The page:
What the Labels on Poultry Really Mean

Labels on Poultry does not Indicate Quality

DOES PREMIUM PRICE = PREMIUM QUALITY?

What the Labels on Poultry Really Mean

With the holidays nearing, many families will be preparing special meals that will likely feature turkey as the main dish. For the best meat quality, what criteria should be considered when buying a turkey?

In the poultry world, there are different regulations on labeling that are important to consumers, but many are misleading. The only grade that consumers will see on poultry in stores is Grade A, but other labeling may include words like “fresh”, “pure” or “premium”. Unfortunately, these labels are often marketing terms rather than safety or meat quality related. Labels on poultry refer to a number of things, but are most commonly concerning the ethical treatment of the animal or its daily diet. For instance, the term “premium” may imply that the meat quality is a higher grade or healthier, because the actual definition of the word is “of exceptional quality or greater value than others of its kind”. This false implication has actually no meaning, because those terms do not exist within the USDA’s guidelines and regulatory grade laws*. In regards to the diet or treatment of poultry and meat, you’ll often see labels proclaiming their product is “cage free” “pasture-raised”. These labels are just as misleading and ambiguous. Read more about understanding labeling here.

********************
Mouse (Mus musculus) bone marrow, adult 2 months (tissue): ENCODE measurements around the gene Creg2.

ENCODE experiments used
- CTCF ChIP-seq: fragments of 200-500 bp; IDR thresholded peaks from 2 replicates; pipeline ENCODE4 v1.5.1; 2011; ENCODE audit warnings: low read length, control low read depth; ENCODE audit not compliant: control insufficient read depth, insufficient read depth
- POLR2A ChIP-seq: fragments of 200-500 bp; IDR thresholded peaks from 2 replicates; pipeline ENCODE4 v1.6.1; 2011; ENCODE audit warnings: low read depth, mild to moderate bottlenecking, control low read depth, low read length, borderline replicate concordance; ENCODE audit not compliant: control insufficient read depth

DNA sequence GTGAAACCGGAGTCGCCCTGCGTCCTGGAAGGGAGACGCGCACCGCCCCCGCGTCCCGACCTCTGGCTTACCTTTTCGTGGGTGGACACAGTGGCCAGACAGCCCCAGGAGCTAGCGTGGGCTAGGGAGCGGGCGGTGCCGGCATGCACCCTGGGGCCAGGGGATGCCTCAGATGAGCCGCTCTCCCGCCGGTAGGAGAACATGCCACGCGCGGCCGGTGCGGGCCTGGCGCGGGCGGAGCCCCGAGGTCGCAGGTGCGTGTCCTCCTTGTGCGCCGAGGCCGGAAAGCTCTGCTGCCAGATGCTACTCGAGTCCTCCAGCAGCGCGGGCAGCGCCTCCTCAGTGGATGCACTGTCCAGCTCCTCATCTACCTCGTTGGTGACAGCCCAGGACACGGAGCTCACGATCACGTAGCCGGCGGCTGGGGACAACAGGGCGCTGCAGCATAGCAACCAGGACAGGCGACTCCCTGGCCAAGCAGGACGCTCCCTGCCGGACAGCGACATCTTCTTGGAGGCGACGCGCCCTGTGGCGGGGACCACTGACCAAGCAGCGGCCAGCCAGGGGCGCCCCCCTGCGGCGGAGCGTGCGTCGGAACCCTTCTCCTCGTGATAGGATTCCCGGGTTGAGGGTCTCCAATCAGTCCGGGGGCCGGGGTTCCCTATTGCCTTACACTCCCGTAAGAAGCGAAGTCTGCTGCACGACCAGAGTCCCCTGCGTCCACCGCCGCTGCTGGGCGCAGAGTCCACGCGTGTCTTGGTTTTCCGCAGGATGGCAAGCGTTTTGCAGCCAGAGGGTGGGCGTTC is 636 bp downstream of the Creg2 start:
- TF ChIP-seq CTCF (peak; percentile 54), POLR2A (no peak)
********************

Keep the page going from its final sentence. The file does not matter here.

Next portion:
Food safety concerns such as contaminants and additives are not required to be on any type of labeling on food products. Residues from drugs (veterinary), environmental pollutants (pesticides), or biological toxins (pathogens, mycotoxins) are found in meat and poultry items. Examples of hazards specific to poultry include antibiotics, hormones and pathogens. There are standard food safety measures in place in the processing and production of poultry and other meats, however those standards don’t routinely cover all named risks. They mainly focus on hygiene factors and cross contamination in preparing poultry to be sold and distributed in the market. But what about these environmental toxins that are ending up in our poultry, meats, eggs, dairy, and produce? This is a large factor to consider when choosing the right turkey for your Thanksgiving holiday meal.

Making sure the poultry you buy is sourced from a farm that ethically raises their animals, and gives them access to outdoors is going to make an impact. Animals raised on farms that can roam free, and perform in natural behaviors such as nesting and foraging are less likely to develop diseases and toxins that end up on our dinner plate. Animals that are fed a clean and organic diet is a large contributor of quality as well. Understanding how to navigate through the misleading labels is what’s really going to impact the quality of the bird you bring home to your family. Shop smart by staying informed!